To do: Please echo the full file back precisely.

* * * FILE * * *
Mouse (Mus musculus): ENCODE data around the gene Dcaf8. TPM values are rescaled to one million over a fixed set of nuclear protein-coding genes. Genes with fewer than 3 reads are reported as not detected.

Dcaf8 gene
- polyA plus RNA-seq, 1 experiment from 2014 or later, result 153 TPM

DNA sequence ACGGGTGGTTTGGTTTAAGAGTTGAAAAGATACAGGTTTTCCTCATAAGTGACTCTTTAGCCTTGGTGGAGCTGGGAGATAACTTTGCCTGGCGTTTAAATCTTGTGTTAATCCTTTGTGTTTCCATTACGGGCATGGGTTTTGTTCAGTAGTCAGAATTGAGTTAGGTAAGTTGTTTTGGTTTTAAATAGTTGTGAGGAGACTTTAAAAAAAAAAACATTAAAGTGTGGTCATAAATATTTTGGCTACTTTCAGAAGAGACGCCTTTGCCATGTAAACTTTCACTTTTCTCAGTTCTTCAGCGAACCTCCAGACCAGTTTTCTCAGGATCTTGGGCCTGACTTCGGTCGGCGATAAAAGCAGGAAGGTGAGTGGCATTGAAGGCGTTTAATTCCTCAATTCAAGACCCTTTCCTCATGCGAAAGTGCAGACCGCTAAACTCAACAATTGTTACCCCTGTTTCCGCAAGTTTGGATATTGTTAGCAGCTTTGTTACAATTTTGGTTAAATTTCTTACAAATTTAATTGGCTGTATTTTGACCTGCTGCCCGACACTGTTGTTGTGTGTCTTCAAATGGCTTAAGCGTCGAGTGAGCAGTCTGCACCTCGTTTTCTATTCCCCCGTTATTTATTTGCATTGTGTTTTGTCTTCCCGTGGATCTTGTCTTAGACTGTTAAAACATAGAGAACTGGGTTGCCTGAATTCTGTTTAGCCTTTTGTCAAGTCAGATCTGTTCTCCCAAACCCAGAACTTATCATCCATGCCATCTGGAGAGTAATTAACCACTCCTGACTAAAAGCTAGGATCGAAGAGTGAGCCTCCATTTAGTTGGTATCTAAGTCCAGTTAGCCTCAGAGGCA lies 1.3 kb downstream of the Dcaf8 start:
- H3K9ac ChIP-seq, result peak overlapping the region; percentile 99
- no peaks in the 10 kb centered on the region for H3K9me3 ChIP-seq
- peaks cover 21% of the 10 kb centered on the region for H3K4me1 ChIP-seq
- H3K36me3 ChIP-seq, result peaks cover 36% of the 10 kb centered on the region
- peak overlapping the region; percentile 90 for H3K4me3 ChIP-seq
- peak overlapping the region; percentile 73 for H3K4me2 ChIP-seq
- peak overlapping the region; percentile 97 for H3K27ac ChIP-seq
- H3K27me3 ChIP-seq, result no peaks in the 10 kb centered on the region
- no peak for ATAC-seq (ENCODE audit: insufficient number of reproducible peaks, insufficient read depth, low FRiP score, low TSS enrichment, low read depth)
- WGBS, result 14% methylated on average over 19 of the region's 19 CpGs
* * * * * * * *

Mouse (Mus musculus): ENCODE data around the gene Dcaf8. TPM values are rescaled to one million over a fixed set of nuclear protein-coding genes. Genes with fewer than 3 reads are reported as not detected.

Dcaf8 gene
- polyA plus RNA-seq, 1 experiment from 2014 or later, result 153 TPM

DNA sequence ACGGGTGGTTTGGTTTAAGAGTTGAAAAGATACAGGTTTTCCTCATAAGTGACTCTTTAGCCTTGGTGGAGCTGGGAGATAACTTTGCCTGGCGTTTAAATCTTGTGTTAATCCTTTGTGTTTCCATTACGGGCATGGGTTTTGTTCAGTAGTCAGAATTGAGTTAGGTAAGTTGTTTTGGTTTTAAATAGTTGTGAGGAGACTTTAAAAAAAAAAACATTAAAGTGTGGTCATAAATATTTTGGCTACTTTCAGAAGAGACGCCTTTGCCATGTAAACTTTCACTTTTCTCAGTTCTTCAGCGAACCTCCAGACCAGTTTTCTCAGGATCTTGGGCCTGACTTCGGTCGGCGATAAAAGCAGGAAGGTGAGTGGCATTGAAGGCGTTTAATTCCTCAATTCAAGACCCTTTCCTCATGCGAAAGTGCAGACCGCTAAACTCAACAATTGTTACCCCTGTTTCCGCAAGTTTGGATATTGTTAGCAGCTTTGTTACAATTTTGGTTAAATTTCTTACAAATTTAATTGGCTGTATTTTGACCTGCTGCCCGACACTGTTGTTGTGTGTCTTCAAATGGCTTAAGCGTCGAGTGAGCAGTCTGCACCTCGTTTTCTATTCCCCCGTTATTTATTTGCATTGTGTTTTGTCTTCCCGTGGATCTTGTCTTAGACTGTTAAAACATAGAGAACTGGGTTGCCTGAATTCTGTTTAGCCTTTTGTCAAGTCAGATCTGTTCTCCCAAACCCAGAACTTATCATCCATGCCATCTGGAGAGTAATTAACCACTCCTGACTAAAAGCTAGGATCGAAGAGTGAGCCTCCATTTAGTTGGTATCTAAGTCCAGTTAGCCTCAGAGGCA lies 1.3 kb downstream of the Dcaf8 start:
- H3K9ac ChIP-seq, result peak overlapping the region; percentile 99
- no peaks in the 10 kb centered on the region for H3K9me3 ChIP-seq
- peaks cover 21% of the 10 kb centered on the region for H3K4me1 ChIP-seq
- H3K36me3 ChIP-seq, result peaks cover 36% of the 10 kb centered on the region
- peak overlapping the region; percentile 90 for H3K4me3 ChIP-seq
- peak overlapping the region; percentile 73 for H3K4me2 ChIP-seq
- peak overlapping the region; percentile 97 for H3K27ac ChIP-seq
- H3K27me3 ChIP-seq, result no peaks in the 10 kb centered on the region
- no peak for ATAC-seq (ENCODE audit: insufficient number of reproducible peaks, insufficient read depth, low FRiP score, low TSS enrichment, low read depth)
- WGBS, result 14% methylated on average over 19 of the region's 19 CpGs